On top is the SD card slot--complete with dust door--then the IrDA transmitter, power button, and headphone jack. I don't like the power button up here. It's better on the front as we see on the Zire 31.

Up front is where it gets beautiful. Starting from the upper left, there's a new charging indicator light. This also lights when an alarm goes off. Below that is the new palmOne logo, and to the right you see the Zire 72 logo.

Mounted quite low and arrayed differently are the four application buttons. On the left, stacked one over the other instead of side-by-side, are the Date Book and Contacts buttons. The two buttons on the right have been re-tasked for more important matters than Tasks or Memos. These activate the camera and MP3 player, much smarter choices for this multimedia handheld. Center is the 5-way navigator, a welcome replacement to the joystick on the Zire 71. It was a good idea, but really required a sturdy case to cover the joystick to prevent it from accidental activation. Many a disappointed user took out their 71 only to find a dead battery. I wasn't happy with this until I got an aluminum case from Proporta that safely covered this wayward control. It shouldn't be as much of a problem with the 72.

The Graffiti 2 area is mostly traditional, with the star icon set for HotSync by default. Not a bad idea for a handheld that has no HotSync button or cradle.

Hitting any of the four buttons on the front, the voice memo button, or the power button on top activates the stunning screen. It is contrasty, high-res, and colorful; just beautiful. It's not new, but its praise bears repeating. The 320 x 320 wonder works well indoors or out and makes your pictures look fantastic.

The Zire 72 takes up the middle position between the less capable Tungsten E and the Tungsten T3. And well it should, being the flagship of the Zire line. It has a 312MHz Intel PXA270 processor, one of the new Xscale powerhouses. Next to the slightly older 400Mhz processor in the T3, the Zire 72 performs well, turning in a score of 1724 compared to the T3's 1875 on the Speedy 3.4 benchmark program (higher is better). It has 25MB of available RAM. That's not a ton, but it's fine for most users. Everyone using a modern handheld should buy an expansion card when they buy the handheld, both for backup and for multimedia storage. If storage is exceeded on the handheld, many applications can be run from the SD card.

Finally, the Zire 72 has something you'd think I'd be drooling over: Bluetooth. If I weren't already completely sold on my T3, you're darn right I'd be excited. That it's on the Zire 72 is excellent, because now I can also recommend this handheld to those wanting to get their email and browse the Web with their handheld. Bluetooth works very well, just as I've come to expect. That it's available on a capable handheld for US$100 less than the T3 is fantastic.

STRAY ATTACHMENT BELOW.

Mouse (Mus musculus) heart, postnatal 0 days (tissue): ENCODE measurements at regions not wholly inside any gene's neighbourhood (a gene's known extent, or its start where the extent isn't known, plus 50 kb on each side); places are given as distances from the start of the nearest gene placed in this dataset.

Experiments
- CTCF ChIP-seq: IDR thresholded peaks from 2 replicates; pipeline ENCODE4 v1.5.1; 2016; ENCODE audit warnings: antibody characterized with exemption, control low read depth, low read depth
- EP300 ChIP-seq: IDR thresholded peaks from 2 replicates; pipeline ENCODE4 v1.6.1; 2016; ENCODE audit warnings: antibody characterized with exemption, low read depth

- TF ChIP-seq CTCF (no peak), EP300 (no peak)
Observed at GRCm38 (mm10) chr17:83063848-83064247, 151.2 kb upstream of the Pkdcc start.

The Tungsten T3 and E came with some enhanced "palmOne-only" applications. These are further enhanced on the new Zires. Like the aforementioned, HotSync with Outlook has been greatly improved, but the most interesting enhancement for the Zire 72 is the ability to attach photos to Contact entries. While the CLIE was doing this back in 2000, this new method is actually embedding the photo into the Contracts database; with CLIE you had to refer to an existing photograph elsewhere on the handheld.

Also new is the ability to use a photo as the backdrop for the Agenda and Applications views. You can attach and fade the photo a little to keep it from interfering with the text and icons on the screen. Silly as this may sound, it really does add a personal touch.

The Photos application has been renamed to reflect some enhanced capability in the Zire 72. It's now called Media because the Zire 72's camera can record video as well as snapshots. Are the videos great? No. Neither are the pictures, really, unless the light is just right. But you know, if you get a shot that you'd have never gotten because you don't normally carry a camera--who really cares whether you can enlarge it to 11 x 14? How many of us do that anyway?

Also included, but not pre-installed on the Zire 72, is Documents to Go, a great application for loading, viewing, and modifying Word Documents and Excel files onto your handheld.

Much like the T3, the Zire 72 comes with communication applications as well: a dialer, SMS/MMS application, VersaMail for email, and WebPro for browsing the Web.

Also bundled is the RealOne Mobile Player, Audible Player (software for listening to audiobooks), Acrobat Reader, PalmReader (for actually reading books in text format) and perhaps most importantly Handmark's Solitaire game, sure to be the most used application on many Zire 72s.

The Zire 72 is an excellent device with a lot to offer. Not only is it capable of almost everything a Tungsten T3 can do, it can take pictures--and it costs US$100 less. Users considering both the two new Zires and the T3 and E might get a little confused. I have some advice. Those with an original Zire or Zire 21 just wanting some music and a color screen should look at the Zire 31. Anyone who likes the idea of a camera should look at the Zire 72 (remembering that it is twice the cost of the 31). Those in business will probably like the T3 for its bigger screen. Those in business who need a camera, though, should look nowhere else but the Zire 72. Probably no one at this point should look at the E except those without the wisdom to spend US$50 more for a handheld that comes with a better body, faster processor, better software, and both a still and video camera. All others: punt and get the Zire 72. This should be palmOne's hottest seller for the rest of the year. It is their most well rounded offering ever. --Shawn Barnett